As I was listening to the second reading at Mass today, something was nagging at me. It just didn’t sound right.
Brothers and sisters:
The body is not for immorality, but for the Lord,
and the Lord is for the body;
God raised the Lord and will also raise us by his power.
Do you not know that your bodies are members of Christ?
But whoever is joined to the Lord becomes one Spirit with him.
Every other sin a person commits is outside the body,
but the immoral person sins against his own body.
Do you not know that your body
is a temple of the Holy Spirit within you,
whom you have from God, and that you are not your own?
For you have been purchased at a price.
Therefore glorify God in your body.
Wait a minute, isn’t all sin immorality? How can we say that immorality is a sin of the body? There is immorality that isn’t physical, like things we say or fail to do. Something wasn’t right here.
Then Melanie, who was thinking the same thing, pointed to the Spanish version of the reading. (Our parish has bilingual missalettes.) Now, I don’t read or speak Spanish, but when it uses “fornicar” for the English lectionary’s “immorality” I think I can figure out what the word is supposed to be. When I got home, I picked up my Greek New Testament and sure enough the word is “porneia,” which according to Bauer’s Greek-English Lexicon of the New Testament means “fornication, prostitution, unchastity, or every kind of unlawful sexual intercourse.”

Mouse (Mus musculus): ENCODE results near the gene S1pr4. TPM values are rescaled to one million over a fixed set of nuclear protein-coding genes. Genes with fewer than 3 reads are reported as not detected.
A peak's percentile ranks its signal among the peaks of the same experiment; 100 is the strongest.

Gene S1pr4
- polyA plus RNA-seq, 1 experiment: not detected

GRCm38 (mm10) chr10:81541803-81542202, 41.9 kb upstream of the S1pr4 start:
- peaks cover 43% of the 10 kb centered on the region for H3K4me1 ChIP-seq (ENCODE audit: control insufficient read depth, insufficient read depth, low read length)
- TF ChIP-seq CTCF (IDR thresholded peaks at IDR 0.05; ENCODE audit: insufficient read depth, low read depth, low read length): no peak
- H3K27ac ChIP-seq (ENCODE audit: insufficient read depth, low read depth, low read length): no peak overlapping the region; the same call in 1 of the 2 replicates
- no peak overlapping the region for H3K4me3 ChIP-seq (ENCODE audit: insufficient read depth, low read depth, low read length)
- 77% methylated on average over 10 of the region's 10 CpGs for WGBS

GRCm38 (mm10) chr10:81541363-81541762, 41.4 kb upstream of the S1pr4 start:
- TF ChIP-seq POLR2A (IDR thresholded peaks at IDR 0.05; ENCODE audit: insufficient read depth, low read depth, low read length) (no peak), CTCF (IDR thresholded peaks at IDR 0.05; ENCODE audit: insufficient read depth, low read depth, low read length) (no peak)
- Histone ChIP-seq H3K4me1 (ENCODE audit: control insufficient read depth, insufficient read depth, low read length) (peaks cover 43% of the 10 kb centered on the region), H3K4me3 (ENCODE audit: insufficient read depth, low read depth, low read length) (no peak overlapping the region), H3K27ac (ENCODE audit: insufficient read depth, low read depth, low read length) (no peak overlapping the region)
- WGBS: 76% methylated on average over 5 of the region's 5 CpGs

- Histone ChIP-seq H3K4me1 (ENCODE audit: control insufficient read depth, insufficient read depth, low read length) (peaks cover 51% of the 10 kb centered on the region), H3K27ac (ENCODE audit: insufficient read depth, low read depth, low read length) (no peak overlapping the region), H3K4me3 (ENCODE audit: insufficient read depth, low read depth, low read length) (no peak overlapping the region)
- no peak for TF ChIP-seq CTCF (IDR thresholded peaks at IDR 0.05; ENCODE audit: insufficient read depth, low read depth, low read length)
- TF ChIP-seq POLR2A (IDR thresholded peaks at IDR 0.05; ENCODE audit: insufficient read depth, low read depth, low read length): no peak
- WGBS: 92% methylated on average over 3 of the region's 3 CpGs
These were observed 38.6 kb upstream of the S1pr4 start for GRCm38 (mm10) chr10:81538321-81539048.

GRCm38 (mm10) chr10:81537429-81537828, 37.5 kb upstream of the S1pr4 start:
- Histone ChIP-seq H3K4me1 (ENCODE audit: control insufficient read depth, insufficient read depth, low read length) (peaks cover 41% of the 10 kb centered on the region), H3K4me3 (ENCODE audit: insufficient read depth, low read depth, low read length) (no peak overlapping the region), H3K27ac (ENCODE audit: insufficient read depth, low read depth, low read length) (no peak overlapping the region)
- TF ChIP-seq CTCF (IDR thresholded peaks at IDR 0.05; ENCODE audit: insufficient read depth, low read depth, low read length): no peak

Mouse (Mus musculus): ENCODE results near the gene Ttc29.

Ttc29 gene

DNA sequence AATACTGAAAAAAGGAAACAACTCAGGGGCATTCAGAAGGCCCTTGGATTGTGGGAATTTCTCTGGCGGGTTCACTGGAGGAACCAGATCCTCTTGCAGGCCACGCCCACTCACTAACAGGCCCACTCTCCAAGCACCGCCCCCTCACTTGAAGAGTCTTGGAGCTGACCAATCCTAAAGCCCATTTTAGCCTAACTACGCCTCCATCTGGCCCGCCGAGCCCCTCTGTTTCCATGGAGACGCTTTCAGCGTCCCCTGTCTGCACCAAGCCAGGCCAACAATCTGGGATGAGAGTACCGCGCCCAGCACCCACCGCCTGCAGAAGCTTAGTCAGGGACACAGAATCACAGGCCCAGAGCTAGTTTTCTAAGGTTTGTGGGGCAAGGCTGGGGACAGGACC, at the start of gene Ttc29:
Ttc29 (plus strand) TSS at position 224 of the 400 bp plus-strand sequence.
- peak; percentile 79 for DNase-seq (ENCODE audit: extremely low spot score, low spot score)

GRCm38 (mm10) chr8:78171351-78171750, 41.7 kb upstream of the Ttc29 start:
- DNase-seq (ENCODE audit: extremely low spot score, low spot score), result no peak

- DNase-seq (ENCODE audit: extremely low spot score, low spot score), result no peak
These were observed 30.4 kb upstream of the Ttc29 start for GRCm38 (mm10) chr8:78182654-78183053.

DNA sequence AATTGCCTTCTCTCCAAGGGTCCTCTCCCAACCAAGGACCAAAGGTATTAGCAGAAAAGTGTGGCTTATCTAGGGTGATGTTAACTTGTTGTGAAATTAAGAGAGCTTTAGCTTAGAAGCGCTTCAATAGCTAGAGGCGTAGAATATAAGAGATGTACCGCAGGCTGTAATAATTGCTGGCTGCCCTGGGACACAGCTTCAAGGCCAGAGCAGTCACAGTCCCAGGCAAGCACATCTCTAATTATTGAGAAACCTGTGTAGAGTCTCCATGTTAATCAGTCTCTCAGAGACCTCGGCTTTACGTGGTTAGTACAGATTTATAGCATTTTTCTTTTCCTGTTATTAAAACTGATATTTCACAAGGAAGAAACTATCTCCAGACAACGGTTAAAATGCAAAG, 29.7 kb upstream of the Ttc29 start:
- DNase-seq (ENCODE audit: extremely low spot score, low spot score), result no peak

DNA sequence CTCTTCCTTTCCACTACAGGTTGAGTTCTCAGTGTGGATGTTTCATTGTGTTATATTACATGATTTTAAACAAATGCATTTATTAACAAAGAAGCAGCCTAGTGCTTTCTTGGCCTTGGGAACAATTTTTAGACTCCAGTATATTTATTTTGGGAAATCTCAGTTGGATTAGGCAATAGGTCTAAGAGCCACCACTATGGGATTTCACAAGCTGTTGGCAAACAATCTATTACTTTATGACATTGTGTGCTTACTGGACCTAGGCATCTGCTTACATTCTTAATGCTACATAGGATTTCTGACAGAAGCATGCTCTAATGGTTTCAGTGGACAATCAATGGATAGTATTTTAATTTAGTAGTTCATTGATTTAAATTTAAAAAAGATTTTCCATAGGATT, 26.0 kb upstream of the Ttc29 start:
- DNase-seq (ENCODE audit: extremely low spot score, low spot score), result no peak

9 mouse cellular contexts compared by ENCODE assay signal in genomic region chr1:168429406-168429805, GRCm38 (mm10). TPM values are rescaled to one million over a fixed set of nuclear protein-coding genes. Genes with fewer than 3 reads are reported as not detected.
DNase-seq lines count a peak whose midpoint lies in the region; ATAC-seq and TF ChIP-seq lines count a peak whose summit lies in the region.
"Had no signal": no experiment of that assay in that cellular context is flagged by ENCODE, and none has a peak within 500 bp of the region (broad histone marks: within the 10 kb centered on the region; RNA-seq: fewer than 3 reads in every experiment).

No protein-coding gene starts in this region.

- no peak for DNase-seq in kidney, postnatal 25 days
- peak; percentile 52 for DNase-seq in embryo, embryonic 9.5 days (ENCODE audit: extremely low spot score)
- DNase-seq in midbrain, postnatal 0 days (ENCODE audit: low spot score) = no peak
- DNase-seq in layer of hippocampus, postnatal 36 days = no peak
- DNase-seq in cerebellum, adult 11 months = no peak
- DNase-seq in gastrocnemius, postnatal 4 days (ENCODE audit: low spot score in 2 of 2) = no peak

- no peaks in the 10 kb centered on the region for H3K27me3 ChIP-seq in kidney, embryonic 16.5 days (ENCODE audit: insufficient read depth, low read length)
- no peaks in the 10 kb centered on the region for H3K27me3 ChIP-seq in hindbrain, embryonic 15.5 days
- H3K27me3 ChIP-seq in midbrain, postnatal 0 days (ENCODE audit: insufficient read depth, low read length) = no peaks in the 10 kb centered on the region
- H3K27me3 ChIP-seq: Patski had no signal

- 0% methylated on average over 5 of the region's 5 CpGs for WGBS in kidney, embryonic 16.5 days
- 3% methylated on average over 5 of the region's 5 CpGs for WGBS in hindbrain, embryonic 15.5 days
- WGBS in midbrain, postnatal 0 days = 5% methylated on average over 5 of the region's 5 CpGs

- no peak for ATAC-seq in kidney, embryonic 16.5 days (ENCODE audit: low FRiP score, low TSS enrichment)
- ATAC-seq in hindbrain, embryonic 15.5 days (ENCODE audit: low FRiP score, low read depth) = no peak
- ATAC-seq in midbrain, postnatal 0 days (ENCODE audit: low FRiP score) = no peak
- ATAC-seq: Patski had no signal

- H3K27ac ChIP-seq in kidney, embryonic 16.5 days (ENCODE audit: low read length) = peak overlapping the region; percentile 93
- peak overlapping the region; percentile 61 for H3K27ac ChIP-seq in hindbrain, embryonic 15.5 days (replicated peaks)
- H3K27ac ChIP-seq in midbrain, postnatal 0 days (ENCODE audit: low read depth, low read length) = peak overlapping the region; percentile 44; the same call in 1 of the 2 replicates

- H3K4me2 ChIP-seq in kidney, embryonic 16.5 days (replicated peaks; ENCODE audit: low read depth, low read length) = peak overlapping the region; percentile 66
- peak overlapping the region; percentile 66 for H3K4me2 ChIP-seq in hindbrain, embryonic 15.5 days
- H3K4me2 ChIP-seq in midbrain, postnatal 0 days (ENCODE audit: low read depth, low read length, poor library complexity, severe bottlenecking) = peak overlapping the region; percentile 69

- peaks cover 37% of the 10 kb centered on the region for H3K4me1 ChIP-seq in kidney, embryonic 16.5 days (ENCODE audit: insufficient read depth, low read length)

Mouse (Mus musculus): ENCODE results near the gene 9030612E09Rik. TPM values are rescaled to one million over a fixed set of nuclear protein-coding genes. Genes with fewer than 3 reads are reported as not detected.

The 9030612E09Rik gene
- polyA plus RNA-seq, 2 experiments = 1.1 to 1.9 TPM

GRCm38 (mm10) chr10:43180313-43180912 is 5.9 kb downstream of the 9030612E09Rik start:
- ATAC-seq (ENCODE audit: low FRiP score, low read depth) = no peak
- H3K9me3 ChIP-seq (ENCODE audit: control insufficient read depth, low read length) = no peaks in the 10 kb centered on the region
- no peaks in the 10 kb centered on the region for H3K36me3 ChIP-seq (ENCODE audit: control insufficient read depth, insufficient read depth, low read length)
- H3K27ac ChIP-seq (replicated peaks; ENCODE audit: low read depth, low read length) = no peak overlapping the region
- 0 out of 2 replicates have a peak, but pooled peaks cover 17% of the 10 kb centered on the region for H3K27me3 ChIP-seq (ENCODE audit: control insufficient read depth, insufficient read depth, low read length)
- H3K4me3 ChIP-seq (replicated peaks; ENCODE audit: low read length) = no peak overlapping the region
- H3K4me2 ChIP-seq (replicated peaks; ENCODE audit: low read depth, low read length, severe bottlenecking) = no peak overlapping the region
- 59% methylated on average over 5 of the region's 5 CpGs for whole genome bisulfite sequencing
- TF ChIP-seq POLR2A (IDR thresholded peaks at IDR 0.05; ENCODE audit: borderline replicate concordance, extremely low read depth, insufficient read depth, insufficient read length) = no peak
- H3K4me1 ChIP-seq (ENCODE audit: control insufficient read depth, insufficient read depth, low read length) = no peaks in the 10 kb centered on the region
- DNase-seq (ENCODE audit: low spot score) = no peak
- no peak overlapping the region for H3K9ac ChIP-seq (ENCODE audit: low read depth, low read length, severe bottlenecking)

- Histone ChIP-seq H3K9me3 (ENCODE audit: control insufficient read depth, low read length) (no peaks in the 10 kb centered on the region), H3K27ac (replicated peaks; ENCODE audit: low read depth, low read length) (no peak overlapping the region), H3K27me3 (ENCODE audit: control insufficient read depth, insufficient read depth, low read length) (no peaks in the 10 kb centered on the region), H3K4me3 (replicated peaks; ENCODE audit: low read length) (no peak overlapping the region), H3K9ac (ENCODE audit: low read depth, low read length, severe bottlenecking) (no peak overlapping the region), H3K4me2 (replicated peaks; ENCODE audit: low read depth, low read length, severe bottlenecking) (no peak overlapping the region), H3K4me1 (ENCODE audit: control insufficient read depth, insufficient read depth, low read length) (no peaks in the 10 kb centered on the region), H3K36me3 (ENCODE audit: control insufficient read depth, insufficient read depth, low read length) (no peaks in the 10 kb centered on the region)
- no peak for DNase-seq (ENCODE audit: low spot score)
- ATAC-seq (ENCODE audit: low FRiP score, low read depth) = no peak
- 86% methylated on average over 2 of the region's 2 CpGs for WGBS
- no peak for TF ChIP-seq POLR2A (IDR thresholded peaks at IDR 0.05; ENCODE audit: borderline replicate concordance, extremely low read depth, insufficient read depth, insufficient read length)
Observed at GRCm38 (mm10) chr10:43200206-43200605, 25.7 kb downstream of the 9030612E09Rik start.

The keepers and guardians of the New American Bible must have decided that “fornication” is too coarse a word for our tender ears or that it might be too judgmental of those who are, you know, fornicating.
Instead we get some kind of mush that tells people nothing really, and that could even mislead them. “Huh, only things we do with our bodies are immoral. Great! Now I can lie and hate and all kinds of other things.”
Some people say that the Church has a hang up about sex. What about those who have a hard time letting God’s Word talk about it unfiltered?